[If this is your first exposure to the Doctor Who Roleplaying Game, You may want to also read our look at the Core Rulebook. -dc]
Like many Whovians I have more than one favourite Doctor. New Who and Classic Who. For Classic Who, my favourite is Sylvester McCoy’s Seventh Doctor. I’ve had the pleasure of interviewing both him and his companion Sophie Aldred (Ace) on The Legend of the Traveling TARDIS Show. Their time in the big blue box was sadly cut short, but it laid out a blueprint for the eventual return of Doctor Who.
McCoy is a brilliant comedic actor. He showed that off early in his run, but as the series continued he grew to be one of, if not the most, machiavellian Doctors. His penchant for setting events in motion to culminate well into the future creates a perfect dream for the Game Master who like to play the long game. His character works well as a sort of puppet master and the players may well be the puppets. If using the Doctor as an NPC feels too blunt an instrument, one suggestion is to have that player (if any player wants his role) be given a certain amount of inside information. Maybe he buries a strange device in one adventure, which becomes important when he recovers it in the next adventure.
The book is laid out similarly, but not identically to the Twelfth Doctor Sourcebook that I reviewed a few months ago. The same information is there, but it’s laid out a bit differently. Twelve was the first sourcebook on a Doctor I’ve reviewed and also the first one to be released since rebranding the game from Adventures in Time and Space (which this book is still branded as, for the record). So there could be any number of reasons for it, and it doesn’t really matter.
After a brief introduction, the first chapter provides the background and character sheets for The Doctor, his Companions, and his TARDIS. Melanie Bush was Colin Baker’s companion when he regenerated and eventually left the TARDIS. Ace was his most well known companion, one of the most popular companions ever, and one of the most important companions in the history of the show. Then there’s Sabalom Glitz. Calling him a companion of the Seventh Doctor is a stretch. He was part of one storyline and that’s all. He did have encounters with Sixth Doctor, but I have a big hole in my Who-knowledge there. If nothing else, he’s a unique character for a player to run, and could be the center of a very entertaining campaign after leaving Ice World with Mel.
The next two chapters talk about designing new era-appropriate characters, new Gadgets and Artefacts that might appear in a Seventh Doctor adventure, as well as both new and returning enemies.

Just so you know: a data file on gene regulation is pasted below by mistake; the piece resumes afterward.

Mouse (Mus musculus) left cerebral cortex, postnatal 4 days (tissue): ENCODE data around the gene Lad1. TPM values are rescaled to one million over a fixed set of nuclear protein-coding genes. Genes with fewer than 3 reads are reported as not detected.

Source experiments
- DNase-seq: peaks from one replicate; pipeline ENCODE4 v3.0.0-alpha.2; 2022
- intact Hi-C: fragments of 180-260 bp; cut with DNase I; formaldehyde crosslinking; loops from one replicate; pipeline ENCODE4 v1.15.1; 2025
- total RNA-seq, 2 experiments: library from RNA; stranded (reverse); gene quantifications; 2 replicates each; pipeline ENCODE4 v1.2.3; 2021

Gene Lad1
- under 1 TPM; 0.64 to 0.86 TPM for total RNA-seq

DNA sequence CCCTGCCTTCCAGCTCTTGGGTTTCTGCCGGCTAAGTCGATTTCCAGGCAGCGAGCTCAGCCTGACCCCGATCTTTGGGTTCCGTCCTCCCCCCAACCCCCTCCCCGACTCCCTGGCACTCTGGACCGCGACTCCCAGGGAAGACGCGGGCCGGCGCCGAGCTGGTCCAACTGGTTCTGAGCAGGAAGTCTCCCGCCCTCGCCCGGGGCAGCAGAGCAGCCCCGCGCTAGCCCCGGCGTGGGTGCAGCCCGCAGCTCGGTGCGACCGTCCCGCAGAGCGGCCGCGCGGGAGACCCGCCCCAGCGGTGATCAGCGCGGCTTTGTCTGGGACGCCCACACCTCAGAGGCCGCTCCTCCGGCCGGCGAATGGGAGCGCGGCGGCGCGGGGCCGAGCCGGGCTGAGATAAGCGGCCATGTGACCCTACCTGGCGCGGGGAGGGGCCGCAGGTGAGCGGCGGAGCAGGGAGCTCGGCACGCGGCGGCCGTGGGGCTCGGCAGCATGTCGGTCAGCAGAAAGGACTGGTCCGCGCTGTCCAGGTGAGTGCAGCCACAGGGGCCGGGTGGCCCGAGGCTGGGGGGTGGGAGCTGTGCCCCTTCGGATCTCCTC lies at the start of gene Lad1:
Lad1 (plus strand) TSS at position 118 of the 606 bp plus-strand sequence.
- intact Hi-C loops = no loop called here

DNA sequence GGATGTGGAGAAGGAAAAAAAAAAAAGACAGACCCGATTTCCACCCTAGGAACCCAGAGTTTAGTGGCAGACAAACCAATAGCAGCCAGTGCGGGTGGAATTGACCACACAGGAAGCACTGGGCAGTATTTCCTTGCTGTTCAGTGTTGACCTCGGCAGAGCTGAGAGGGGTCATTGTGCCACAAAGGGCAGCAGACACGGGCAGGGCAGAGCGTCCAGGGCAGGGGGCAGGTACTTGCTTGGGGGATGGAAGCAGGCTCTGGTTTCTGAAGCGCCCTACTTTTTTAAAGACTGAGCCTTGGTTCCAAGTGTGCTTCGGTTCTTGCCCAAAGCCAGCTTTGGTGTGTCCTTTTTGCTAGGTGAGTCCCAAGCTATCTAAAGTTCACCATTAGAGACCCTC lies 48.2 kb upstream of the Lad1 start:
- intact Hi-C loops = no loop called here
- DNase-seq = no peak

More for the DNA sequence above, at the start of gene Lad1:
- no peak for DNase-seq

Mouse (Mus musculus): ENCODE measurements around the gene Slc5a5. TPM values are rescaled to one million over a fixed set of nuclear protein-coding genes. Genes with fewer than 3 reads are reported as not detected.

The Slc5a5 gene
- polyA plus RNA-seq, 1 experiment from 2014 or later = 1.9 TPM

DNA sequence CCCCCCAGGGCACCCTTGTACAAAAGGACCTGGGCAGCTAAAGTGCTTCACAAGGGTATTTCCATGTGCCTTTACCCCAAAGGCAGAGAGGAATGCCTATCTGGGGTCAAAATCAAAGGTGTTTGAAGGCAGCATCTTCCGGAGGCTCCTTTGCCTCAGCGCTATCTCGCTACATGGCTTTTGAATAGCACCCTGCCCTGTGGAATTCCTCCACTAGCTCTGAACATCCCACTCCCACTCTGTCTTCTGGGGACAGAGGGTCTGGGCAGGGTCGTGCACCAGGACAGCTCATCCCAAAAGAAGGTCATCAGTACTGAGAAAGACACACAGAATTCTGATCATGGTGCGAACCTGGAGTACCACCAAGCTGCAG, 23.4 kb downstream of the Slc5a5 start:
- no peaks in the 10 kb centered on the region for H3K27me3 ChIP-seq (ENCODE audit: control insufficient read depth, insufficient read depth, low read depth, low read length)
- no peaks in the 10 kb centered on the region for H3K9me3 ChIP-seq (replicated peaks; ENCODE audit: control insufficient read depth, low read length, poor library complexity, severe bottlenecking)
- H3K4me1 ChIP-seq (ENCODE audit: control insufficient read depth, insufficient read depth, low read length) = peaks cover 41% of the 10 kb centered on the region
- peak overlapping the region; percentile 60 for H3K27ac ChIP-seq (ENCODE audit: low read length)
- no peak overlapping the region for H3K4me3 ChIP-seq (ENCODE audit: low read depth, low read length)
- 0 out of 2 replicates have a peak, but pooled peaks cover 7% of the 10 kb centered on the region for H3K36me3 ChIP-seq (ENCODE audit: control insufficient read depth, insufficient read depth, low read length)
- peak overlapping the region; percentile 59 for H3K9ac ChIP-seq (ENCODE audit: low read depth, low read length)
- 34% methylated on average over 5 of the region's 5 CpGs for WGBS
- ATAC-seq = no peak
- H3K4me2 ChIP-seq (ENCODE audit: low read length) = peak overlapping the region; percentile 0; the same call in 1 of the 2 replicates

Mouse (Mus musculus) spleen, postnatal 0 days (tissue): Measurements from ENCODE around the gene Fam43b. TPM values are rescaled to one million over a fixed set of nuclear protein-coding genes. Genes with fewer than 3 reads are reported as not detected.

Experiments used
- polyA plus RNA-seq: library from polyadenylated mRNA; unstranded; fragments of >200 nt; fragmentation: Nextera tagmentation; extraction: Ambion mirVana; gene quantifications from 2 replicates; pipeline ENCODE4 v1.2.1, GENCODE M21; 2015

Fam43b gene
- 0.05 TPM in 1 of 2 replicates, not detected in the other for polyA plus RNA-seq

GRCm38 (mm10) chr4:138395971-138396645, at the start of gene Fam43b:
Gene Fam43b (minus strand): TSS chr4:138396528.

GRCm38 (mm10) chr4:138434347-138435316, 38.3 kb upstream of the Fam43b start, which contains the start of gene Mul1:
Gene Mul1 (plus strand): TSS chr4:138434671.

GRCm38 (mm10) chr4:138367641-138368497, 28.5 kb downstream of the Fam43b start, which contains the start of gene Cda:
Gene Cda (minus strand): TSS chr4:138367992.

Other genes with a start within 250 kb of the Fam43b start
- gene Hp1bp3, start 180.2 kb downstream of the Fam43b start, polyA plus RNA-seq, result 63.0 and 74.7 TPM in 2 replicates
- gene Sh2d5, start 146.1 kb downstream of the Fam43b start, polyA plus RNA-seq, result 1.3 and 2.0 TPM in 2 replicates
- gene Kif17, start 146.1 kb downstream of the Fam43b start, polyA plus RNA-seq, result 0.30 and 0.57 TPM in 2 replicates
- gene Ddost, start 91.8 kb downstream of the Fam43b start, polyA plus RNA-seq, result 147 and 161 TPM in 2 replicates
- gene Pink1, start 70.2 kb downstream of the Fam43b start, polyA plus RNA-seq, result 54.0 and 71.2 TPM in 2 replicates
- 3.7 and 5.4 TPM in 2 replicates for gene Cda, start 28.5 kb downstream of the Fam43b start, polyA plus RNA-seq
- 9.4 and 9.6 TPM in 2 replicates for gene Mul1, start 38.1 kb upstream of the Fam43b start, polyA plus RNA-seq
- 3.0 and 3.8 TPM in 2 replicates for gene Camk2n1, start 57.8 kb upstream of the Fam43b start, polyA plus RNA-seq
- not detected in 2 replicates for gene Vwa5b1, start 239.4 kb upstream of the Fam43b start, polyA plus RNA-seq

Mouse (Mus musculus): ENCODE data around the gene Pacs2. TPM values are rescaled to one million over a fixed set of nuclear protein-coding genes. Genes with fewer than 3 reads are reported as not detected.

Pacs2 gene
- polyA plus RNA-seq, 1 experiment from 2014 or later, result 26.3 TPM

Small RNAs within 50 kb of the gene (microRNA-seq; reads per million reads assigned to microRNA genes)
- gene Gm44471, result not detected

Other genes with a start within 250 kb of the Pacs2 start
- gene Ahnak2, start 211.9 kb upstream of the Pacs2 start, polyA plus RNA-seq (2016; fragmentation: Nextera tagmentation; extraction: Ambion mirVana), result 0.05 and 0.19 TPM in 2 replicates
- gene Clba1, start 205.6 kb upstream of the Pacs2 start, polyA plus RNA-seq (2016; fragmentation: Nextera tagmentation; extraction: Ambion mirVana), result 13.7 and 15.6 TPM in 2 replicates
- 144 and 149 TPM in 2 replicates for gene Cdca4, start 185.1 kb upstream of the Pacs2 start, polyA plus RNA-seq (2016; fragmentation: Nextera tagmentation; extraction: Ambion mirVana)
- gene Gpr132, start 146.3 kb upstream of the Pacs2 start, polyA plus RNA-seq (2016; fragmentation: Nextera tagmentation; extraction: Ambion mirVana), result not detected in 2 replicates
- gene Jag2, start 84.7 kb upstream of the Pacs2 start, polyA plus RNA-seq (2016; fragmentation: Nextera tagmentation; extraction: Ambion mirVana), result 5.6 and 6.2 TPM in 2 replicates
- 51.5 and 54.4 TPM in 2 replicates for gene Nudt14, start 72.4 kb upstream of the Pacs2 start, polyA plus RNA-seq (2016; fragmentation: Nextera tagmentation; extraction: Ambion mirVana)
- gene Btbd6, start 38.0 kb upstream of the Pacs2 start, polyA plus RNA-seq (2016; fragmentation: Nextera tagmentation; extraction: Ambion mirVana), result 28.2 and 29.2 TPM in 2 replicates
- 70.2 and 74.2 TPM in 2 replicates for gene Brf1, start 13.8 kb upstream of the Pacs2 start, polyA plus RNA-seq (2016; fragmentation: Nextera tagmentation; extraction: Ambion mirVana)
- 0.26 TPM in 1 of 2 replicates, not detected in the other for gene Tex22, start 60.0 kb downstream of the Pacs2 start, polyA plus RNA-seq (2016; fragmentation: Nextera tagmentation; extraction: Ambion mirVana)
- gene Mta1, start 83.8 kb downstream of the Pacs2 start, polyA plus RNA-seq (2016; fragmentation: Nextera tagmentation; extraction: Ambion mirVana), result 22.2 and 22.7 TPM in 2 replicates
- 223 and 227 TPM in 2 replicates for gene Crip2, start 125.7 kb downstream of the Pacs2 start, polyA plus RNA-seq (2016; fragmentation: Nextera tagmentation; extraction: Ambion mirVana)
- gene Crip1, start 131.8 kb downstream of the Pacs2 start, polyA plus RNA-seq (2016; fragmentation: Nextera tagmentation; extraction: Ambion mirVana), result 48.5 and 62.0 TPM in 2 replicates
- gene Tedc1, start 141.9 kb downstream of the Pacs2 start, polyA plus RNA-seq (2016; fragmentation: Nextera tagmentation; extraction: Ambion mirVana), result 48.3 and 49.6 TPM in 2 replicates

Having never watched the previous Doctor, I never realized just how much carried through to the Seventh Doctor. Mel (obviously), Glitz (sure), The Rani (I forgot about her), and of course Anthony Ainley’s version of The Master was the longest run in the Classic era (outsurviving four Doctors.) I had already made the choice to work my way backwards through the Doctor sourcebooks as much as possible, but I’m now even more excited to eventually dig into the Sixth Doctor era of both The Roleplaying Game and the show.
Tangent over, let’s get back to THIS Doctor’s book, shall we?
The fourth chapter is short, but talks about creating your adventures that are consistent with the themes and feel of the show, before covering how to work with those same established stories. Those stories eventually come to an end, but not with a regeneration. Doctor Who went “on hiatus” at the end of 1989 and wouldn’t return to television until Paul McGann’s television movie in 1996. The Seventh Doctor and Ace would continue their adventures in mediums not covered by this game, but that doesn’t mean players can’t use them to inspire their games until time catches up to them.
I see myself saying this a lot as I tackle future (past?) Doctor sourcebooks, but this book inspires me to watch/read/listen to more of the Seventh Doctor’s adventures. That’s honestly not a big challenge, as I’ve already admitted my fondness for him. But I’m also excited by the prospect of learning more about Colin Baker’s much-maligned time in the TARDIS. I don’t think there is any Doctor who has the open-ended potential for new adventures as the Seventh Doctor, and this is the book to help make them happen for your group.